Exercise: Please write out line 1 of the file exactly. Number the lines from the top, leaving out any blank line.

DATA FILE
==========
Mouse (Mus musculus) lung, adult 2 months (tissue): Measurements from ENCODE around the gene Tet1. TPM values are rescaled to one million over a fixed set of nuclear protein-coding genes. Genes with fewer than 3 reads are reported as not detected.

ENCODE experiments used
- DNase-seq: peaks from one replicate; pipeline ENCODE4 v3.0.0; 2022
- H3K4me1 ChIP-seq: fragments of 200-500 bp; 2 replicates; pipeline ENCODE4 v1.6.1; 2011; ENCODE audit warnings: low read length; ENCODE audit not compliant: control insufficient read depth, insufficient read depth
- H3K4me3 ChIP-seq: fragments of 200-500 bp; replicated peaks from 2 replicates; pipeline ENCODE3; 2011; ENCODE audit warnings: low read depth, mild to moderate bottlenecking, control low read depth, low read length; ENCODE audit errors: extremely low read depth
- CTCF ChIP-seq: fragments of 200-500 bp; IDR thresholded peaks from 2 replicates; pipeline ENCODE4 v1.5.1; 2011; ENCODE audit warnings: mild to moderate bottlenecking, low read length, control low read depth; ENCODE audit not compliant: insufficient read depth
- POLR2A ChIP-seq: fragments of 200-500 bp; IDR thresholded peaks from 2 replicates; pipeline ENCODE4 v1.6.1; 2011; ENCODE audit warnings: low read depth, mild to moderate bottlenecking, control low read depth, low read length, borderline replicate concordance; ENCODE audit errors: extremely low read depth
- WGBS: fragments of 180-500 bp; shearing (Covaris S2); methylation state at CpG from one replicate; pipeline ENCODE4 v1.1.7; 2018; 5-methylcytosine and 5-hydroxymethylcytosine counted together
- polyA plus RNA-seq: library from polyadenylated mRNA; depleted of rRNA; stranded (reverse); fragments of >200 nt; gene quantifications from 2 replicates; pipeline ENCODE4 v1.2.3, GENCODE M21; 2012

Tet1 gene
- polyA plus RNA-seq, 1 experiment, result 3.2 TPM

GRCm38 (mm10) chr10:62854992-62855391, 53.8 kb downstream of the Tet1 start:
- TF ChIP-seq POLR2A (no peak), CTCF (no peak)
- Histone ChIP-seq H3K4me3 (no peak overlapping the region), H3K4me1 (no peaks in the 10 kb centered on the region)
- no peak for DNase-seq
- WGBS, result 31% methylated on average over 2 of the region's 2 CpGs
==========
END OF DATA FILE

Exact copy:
Mouse (Mus musculus) lung, adult 2 months (tissue): Measurements from ENCODE around the gene Tet1. TPM values are rescaled to one million over a fixed set of nuclear protein-coding genes. Genes with fewer than 3 reads are reported as not detected.